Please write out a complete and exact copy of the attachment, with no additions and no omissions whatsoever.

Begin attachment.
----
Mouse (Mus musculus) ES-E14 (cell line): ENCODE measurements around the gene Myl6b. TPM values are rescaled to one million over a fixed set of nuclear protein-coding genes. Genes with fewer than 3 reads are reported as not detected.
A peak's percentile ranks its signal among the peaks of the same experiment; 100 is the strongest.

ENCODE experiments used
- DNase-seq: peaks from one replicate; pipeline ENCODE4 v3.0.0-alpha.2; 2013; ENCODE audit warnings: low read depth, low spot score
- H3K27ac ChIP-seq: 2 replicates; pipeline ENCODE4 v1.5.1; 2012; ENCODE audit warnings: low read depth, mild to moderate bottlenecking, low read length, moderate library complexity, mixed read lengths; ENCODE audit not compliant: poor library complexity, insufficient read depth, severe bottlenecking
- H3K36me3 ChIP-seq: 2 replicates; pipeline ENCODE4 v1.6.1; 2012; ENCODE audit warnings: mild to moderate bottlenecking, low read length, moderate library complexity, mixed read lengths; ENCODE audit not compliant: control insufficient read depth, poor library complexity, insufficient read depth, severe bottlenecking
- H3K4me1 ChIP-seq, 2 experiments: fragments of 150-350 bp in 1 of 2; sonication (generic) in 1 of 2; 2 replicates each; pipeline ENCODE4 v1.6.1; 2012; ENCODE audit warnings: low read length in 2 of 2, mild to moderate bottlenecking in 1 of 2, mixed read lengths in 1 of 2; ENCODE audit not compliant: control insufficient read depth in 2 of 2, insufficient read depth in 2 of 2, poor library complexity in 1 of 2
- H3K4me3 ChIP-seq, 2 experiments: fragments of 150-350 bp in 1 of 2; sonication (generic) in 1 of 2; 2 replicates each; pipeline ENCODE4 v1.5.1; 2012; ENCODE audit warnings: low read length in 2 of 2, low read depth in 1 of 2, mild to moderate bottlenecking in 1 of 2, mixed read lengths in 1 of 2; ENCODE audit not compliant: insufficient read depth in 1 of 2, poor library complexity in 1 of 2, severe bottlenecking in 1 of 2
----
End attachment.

Mouse (Mus musculus) ES-E14 (cell line): ENCODE measurements around the gene Myl6b. TPM values are rescaled to one million over a fixed set of nuclear protein-coding genes. Genes with fewer than 3 reads are reported as not detected.
A peak's percentile ranks its signal among the peaks of the same experiment; 100 is the strongest.

ENCODE experiments used
- DNase-seq: peaks from one replicate; pipeline ENCODE4 v3.0.0-alpha.2; 2013; ENCODE audit warnings: low read depth, low spot score
- H3K27ac ChIP-seq: 2 replicates; pipeline ENCODE4 v1.5.1; 2012; ENCODE audit warnings: low read depth, mild to moderate bottlenecking, low read length, moderate library complexity, mixed read lengths; ENCODE audit not compliant: poor library complexity, insufficient read depth, severe bottlenecking
- H3K36me3 ChIP-seq: 2 replicates; pipeline ENCODE4 v1.6.1; 2012; ENCODE audit warnings: mild to moderate bottlenecking, low read length, moderate library complexity, mixed read lengths; ENCODE audit not compliant: control insufficient read depth, poor library complexity, insufficient read depth, severe bottlenecking
- H3K4me1 ChIP-seq, 2 experiments: fragments of 150-350 bp in 1 of 2; sonication (generic) in 1 of 2; 2 replicates each; pipeline ENCODE4 v1.6.1; 2012; ENCODE audit warnings: low read length in 2 of 2, mild to moderate bottlenecking in 1 of 2, mixed read lengths in 1 of 2; ENCODE audit not compliant: control insufficient read depth in 2 of 2, insufficient read depth in 2 of 2, poor library complexity in 1 of 2
- H3K4me3 ChIP-seq, 2 experiments: fragments of 150-350 bp in 1 of 2; sonication (generic) in 1 of 2; 2 replicates each; pipeline ENCODE4 v1.5.1; 2012; ENCODE audit warnings: low read length in 2 of 2, low read depth in 1 of 2, mild to moderate bottlenecking in 1 of 2, mixed read lengths in 1 of 2; ENCODE audit not compliant: insufficient read depth in 1 of 2, poor library complexity in 1 of 2, severe bottlenecking in 1 of 2